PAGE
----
Out of a pure curiosity, I was considering some potential strategies for Chinese Blackjack. However, most player strategies are likely to have a minimal impact, due to the inherently limited strategic nature of the game. Chinese Blackjack forces the player to draw til at least 16, in which case it is (by statistical reasoning) unwise to draw further. The only exception to this rule is when one has a 'soft' hand, comprising of one Ace. Though I have yet to perform a through analysis of the mathematics, I believe that it is better to hit in this case. There is a small chance of improving one's hand, but the main issue is to confound the dealer's opponent model by tricking him into believing that you have a busted hand.

As a dealer, there is much more room for strategic analysis. It is quite possible to compute, via extended Monte Carlo simulation, the probability of a 4, 3 card hand being busted (assuming the basic opponent model given by the hit-til-16 rule). Furthermore, with some computing power or pre-computed tables, it is possible to obtain the precise odds of a player's hand being superior to yours, and the odds of a drawn card improving your hand, given the already exposed hands. However, I have my doubts regarding the feasibility of such implementations.

Wednesday, January 06, 2010

Rational Egoism

Egoism is often equated to selfishness. This may be an overstatement; rational egoism is to selfishness as farsightedness is to shortsightedness.

Egoism asks for the individual to maximize his self-interest. Some believe that this necessarily leads to selfishness, but this conception is false. A rational egoist must come to the conclusion that in many cases, it is not possible to improve one's position without also improving the position of others. This may be imagined as the construction of a sort of self-interested altruism, where one gives up immediate self-interest in exchange for a greater yield, accumulated over time and many agents.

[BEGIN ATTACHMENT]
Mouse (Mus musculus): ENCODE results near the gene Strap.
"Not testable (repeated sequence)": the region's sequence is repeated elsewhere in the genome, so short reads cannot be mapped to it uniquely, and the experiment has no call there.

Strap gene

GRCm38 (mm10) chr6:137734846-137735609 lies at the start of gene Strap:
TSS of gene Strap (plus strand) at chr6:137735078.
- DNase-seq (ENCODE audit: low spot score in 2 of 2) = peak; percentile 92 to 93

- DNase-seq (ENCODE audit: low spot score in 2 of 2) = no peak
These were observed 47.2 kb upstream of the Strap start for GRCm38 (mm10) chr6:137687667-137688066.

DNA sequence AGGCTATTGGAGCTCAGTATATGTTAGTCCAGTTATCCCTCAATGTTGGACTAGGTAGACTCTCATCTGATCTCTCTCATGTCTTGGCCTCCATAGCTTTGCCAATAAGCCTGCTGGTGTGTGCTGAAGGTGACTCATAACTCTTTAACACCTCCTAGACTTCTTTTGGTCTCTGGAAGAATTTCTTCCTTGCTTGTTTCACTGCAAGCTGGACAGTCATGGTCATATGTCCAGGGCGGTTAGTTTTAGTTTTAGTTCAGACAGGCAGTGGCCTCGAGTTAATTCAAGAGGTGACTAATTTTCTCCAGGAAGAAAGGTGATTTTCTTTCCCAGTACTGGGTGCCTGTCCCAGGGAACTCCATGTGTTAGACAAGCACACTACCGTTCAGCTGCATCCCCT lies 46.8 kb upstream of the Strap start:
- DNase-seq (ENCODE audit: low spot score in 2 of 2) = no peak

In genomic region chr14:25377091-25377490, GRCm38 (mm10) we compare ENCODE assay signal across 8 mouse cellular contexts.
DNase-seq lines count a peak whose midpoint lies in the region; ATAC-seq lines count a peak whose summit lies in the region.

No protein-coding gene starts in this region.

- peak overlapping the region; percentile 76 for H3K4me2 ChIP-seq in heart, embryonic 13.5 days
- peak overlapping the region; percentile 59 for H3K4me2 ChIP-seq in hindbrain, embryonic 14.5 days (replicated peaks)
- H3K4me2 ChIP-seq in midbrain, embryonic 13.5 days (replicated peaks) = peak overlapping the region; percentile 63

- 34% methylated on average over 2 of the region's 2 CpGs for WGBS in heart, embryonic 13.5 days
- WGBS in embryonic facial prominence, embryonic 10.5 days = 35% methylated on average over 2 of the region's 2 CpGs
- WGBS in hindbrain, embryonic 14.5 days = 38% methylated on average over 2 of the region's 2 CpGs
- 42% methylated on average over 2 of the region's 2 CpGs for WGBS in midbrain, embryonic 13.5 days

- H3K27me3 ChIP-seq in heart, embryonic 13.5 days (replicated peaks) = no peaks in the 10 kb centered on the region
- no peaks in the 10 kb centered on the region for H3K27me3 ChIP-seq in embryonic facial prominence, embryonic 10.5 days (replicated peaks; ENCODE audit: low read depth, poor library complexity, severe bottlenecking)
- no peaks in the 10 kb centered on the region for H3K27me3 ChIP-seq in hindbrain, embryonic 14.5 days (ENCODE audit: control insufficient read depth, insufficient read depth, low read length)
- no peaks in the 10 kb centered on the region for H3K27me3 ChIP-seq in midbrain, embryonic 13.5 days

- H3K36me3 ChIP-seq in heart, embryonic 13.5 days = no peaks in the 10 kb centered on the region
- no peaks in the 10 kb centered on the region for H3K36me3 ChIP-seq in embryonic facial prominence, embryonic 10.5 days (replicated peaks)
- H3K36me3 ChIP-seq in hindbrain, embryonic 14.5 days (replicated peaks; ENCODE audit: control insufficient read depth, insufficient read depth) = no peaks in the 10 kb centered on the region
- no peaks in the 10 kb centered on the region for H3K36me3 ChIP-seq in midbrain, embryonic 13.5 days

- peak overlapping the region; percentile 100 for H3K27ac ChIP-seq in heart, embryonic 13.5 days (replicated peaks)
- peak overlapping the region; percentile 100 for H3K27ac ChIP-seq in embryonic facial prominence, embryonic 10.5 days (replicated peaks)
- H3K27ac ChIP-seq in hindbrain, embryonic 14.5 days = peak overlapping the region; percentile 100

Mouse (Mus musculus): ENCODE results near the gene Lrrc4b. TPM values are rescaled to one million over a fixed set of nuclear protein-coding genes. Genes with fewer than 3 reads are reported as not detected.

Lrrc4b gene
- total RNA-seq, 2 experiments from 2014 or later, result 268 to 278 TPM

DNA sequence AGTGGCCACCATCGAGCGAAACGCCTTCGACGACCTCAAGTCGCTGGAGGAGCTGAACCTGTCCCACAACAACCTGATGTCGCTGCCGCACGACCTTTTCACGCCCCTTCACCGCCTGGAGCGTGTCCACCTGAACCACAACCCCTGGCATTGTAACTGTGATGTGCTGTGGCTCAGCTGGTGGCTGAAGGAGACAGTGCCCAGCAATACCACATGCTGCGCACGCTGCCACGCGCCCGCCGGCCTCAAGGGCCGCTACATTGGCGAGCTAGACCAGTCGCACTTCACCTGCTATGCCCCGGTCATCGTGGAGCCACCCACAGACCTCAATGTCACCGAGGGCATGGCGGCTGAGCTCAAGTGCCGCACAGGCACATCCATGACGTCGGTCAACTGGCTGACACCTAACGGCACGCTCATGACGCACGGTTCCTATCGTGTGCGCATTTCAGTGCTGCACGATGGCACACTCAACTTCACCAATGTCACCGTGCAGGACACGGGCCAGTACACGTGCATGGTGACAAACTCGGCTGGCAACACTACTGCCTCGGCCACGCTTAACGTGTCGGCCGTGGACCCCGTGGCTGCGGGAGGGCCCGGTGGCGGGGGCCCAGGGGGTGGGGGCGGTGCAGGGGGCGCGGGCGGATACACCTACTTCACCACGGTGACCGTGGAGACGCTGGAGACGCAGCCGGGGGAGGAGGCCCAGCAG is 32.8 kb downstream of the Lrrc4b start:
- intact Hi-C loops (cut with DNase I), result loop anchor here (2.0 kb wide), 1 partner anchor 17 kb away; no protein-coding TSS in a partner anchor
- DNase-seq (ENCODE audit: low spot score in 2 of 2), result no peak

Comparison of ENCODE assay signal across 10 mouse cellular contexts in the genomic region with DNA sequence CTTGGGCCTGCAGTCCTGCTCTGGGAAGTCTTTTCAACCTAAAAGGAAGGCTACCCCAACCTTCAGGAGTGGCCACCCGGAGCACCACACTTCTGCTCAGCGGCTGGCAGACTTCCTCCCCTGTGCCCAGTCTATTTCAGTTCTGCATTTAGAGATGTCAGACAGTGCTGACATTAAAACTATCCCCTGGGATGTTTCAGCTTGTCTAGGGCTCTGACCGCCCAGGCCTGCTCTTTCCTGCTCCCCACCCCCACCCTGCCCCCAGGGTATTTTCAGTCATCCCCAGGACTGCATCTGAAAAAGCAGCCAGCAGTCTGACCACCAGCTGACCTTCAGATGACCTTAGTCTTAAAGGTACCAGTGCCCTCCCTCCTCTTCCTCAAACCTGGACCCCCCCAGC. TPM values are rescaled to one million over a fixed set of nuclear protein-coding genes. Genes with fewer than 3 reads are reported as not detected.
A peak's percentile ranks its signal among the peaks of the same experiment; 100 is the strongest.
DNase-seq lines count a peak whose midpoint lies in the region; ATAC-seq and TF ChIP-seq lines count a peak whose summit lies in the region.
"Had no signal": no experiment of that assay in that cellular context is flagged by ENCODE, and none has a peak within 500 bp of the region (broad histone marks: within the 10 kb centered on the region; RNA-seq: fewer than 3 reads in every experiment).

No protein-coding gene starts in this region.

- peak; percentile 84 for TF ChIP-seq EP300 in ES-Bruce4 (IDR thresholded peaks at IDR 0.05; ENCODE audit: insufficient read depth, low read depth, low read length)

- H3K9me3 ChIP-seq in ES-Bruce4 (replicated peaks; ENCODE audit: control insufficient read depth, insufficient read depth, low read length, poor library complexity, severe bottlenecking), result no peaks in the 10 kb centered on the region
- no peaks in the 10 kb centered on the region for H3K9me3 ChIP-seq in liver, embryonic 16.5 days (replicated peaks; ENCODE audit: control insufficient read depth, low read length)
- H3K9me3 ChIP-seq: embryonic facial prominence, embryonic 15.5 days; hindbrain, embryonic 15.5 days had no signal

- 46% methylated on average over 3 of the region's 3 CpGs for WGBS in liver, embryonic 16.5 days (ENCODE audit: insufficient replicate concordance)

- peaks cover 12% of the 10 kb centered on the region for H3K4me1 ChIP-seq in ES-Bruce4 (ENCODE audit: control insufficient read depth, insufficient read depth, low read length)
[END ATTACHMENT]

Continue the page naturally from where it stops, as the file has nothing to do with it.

It is possible to derive at a form of "golden rule" based on the concept of rational egoism; one simply asks himself, for each action, whether the benefit of performing this action outweights the downsides of having the action performed against oneself. Of course, this construction suffers from the same problems as the golden rule itself, but it is nonetheless a good guide for moral actions.

A major issue with rational egoism is the issue of observer-less actions, or secret actions. If an act cannot be observed or traced back to the agent, then it seems to behoove the agent to behave in the most selfish manner possible. Conversely, an agent is motivated to act altruistically only if he is convinced that his action is able to affect others to behave similarly. This issue is worth addressing, but it cannot be adequately contained within the space of this margin, and must hence be discussed at a later date.

Sunday, January 03, 2010

How to Become More Wise

Here is a guide to becoming more wise.

1. Determine a method or benchmark by which the level of wisdom can be quantitatively evaluated. Lacking this, it is impossible to know whether you have become wiser, and hence you will surely fail in the quest for wisdom.

2. Having obtained a means of measuring wisdom, the next step is to brainstorm a number of potential wisdom increasing activities. Then, in a controlled fashion, test each of these activities, and record the change in wisdom effected by each activities.

3. Based on the previous wisdom data, choose the activity that is most effective at boosting your wisdom. Repeat the activity until you are sufficiently wise.

The above procedure is a scientifically sound way to raise your wisdom.